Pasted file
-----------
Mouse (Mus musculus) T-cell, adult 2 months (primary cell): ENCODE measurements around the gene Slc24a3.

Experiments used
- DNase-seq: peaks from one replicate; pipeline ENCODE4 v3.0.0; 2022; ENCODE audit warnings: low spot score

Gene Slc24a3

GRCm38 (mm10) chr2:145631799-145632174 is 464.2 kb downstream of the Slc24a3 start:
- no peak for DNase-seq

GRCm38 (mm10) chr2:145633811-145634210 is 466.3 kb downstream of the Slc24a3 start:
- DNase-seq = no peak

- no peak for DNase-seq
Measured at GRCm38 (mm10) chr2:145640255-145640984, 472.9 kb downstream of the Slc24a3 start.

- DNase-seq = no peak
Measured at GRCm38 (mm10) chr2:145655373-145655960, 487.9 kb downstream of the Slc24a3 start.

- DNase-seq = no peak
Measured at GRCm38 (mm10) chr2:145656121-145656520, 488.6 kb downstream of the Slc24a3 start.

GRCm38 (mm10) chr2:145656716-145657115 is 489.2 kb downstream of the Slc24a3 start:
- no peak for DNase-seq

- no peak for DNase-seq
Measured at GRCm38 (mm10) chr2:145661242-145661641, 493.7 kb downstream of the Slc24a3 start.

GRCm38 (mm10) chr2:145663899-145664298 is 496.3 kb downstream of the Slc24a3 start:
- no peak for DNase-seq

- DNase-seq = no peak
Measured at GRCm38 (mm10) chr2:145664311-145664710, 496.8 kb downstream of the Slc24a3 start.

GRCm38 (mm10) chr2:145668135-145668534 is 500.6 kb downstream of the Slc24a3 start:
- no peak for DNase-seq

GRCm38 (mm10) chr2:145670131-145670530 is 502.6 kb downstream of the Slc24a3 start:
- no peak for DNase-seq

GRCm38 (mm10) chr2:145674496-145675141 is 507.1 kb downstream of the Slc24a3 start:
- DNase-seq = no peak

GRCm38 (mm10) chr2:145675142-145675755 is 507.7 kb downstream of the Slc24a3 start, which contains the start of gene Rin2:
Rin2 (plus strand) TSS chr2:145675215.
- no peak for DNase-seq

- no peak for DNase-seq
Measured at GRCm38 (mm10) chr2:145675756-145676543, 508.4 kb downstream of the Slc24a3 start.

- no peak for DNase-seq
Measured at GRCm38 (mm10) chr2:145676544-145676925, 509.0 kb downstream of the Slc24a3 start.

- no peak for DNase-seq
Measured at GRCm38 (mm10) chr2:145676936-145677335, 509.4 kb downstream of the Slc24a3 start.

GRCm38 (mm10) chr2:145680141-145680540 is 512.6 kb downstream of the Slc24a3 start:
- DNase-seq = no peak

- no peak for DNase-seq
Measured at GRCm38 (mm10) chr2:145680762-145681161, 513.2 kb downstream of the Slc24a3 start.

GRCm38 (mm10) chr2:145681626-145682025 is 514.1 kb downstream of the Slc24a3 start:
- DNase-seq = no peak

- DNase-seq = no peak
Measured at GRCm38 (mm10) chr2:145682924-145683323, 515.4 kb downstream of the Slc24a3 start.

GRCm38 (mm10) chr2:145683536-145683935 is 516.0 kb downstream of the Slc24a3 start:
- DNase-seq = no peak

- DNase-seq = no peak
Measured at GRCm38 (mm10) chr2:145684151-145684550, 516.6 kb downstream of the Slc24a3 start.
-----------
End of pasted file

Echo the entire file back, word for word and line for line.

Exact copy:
Mouse (Mus musculus) T-cell, adult 2 months (primary cell): ENCODE measurements around the gene Slc24a3.

Experiments used
- DNase-seq: peaks from one replicate; pipeline ENCODE4 v3.0.0; 2022; ENCODE audit warnings: low spot score

Gene Slc24a3

GRCm38 (mm10) chr2:145631799-145632174 is 464.2 kb downstream of the Slc24a3 start:
- no peak for DNase-seq

GRCm38 (mm10) chr2:145633811-145634210 is 466.3 kb downstream of the Slc24a3 start:
- DNase-seq = no peak

- no peak for DNase-seq
Measured at GRCm38 (mm10) chr2:145640255-145640984, 472.9 kb downstream of the Slc24a3 start.

- DNase-seq = no peak
Measured at GRCm38 (mm10) chr2:145655373-145655960, 487.9 kb downstream of the Slc24a3 start.

- DNase-seq = no peak
Measured at GRCm38 (mm10) chr2:145656121-145656520, 488.6 kb downstream of the Slc24a3 start.

GRCm38 (mm10) chr2:145656716-145657115 is 489.2 kb downstream of the Slc24a3 start:
- no peak for DNase-seq

- no peak for DNase-seq
Measured at GRCm38 (mm10) chr2:145661242-145661641, 493.7 kb downstream of the Slc24a3 start.

GRCm38 (mm10) chr2:145663899-145664298 is 496.3 kb downstream of the Slc24a3 start:
- no peak for DNase-seq

- DNase-seq = no peak
Measured at GRCm38 (mm10) chr2:145664311-145664710, 496.8 kb downstream of the Slc24a3 start.

GRCm38 (mm10) chr2:145668135-145668534 is 500.6 kb downstream of the Slc24a3 start:
- no peak for DNase-seq

GRCm38 (mm10) chr2:145670131-145670530 is 502.6 kb downstream of the Slc24a3 start:
- no peak for DNase-seq

GRCm38 (mm10) chr2:145674496-145675141 is 507.1 kb downstream of the Slc24a3 start:
- DNase-seq = no peak

GRCm38 (mm10) chr2:145675142-145675755 is 507.7 kb downstream of the Slc24a3 start, which contains the start of gene Rin2:
Rin2 (plus strand) TSS chr2:145675215.
- no peak for DNase-seq

- no peak for DNase-seq
Measured at GRCm38 (mm10) chr2:145675756-145676543, 508.4 kb downstream of the Slc24a3 start.

- no peak for DNase-seq
Measured at GRCm38 (mm10) chr2:145676544-145676925, 509.0 kb downstream of the Slc24a3 start.

- no peak for DNase-seq
Measured at GRCm38 (mm10) chr2:145676936-145677335, 509.4 kb downstream of the Slc24a3 start.

GRCm38 (mm10) chr2:145680141-145680540 is 512.6 kb downstream of the Slc24a3 start:
- DNase-seq = no peak

- no peak for DNase-seq
Measured at GRCm38 (mm10) chr2:145680762-145681161, 513.2 kb downstream of the Slc24a3 start.

GRCm38 (mm10) chr2:145681626-145682025 is 514.1 kb downstream of the Slc24a3 start:
- DNase-seq = no peak

- DNase-seq = no peak
Measured at GRCm38 (mm10) chr2:145682924-145683323, 515.4 kb downstream of the Slc24a3 start.

GRCm38 (mm10) chr2:145683536-145683935 is 516.0 kb downstream of the Slc24a3 start:
- DNase-seq = no peak

- DNase-seq = no peak
Measured at GRCm38 (mm10) chr2:145684151-145684550, 516.6 kb downstream of the Slc24a3 start.